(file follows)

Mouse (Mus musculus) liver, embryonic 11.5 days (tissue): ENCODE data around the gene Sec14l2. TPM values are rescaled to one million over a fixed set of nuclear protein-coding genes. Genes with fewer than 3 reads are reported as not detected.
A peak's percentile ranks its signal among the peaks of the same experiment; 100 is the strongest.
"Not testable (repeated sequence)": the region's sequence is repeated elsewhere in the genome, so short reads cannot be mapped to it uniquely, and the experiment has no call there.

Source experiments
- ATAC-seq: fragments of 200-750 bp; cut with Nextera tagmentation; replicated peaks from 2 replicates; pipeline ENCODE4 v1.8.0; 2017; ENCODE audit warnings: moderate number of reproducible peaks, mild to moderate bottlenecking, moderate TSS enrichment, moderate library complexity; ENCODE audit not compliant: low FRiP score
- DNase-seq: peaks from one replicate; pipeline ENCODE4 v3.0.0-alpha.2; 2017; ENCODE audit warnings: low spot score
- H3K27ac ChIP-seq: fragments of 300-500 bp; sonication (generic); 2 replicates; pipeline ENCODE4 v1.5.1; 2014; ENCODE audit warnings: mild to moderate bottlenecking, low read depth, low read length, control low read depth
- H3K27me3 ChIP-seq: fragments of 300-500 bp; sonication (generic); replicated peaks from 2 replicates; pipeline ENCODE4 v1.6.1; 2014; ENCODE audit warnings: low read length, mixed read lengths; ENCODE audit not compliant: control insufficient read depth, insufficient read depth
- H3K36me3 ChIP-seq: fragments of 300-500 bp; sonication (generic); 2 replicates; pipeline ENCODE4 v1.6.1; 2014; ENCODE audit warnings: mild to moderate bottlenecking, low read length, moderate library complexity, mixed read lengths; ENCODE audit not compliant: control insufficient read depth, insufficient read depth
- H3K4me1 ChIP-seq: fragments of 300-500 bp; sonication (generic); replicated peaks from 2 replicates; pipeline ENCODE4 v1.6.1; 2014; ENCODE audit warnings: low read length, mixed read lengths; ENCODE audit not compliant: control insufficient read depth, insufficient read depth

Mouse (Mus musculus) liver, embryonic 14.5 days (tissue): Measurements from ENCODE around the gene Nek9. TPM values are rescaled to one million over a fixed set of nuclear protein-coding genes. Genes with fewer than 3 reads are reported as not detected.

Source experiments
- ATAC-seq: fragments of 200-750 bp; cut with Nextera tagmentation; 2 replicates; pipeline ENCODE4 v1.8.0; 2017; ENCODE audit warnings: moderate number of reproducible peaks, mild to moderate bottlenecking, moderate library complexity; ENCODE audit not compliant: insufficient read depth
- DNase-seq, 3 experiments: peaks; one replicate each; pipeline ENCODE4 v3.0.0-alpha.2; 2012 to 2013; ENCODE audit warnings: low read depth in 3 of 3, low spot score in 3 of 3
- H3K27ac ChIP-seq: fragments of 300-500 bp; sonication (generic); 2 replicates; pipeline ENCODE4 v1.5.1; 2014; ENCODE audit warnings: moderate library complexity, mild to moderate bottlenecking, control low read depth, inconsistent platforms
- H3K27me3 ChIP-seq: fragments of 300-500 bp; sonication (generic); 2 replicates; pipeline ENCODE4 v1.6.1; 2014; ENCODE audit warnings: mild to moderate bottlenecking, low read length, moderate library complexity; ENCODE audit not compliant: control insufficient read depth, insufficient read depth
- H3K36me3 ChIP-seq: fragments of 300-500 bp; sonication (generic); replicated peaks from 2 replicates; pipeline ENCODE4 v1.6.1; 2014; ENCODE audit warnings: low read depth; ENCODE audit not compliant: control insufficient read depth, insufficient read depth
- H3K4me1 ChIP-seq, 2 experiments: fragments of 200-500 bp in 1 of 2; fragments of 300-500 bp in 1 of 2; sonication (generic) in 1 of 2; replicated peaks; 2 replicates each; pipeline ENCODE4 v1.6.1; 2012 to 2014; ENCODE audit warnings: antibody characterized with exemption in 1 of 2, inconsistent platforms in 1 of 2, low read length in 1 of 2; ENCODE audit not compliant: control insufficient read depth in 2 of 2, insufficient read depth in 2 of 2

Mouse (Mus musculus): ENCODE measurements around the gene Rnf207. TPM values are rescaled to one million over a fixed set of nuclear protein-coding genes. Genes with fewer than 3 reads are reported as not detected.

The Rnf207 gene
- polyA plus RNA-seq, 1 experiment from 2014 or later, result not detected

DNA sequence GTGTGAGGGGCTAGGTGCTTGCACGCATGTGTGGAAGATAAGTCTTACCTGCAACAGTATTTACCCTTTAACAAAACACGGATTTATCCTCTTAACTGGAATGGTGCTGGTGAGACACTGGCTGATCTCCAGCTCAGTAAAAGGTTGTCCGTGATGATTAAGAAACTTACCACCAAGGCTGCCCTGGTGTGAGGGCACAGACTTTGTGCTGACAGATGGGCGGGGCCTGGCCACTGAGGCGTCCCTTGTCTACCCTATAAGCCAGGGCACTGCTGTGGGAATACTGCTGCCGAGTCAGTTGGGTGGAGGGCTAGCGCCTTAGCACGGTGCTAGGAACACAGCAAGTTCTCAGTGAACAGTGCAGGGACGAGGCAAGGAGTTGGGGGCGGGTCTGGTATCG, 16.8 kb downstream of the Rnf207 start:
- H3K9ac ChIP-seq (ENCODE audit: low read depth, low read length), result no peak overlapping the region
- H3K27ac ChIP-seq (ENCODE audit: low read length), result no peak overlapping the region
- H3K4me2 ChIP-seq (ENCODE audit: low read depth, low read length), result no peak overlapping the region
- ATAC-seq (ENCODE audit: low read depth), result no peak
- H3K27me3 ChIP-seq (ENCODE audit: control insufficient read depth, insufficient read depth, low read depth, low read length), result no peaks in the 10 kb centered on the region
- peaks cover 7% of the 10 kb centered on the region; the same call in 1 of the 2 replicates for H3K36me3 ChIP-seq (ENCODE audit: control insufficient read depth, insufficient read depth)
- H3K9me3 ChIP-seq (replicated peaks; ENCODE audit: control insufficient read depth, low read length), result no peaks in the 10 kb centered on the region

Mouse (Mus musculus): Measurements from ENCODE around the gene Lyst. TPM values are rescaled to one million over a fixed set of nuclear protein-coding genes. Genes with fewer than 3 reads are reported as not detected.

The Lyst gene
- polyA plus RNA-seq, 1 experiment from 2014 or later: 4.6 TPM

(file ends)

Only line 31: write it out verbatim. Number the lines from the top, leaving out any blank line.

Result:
The Lyst gene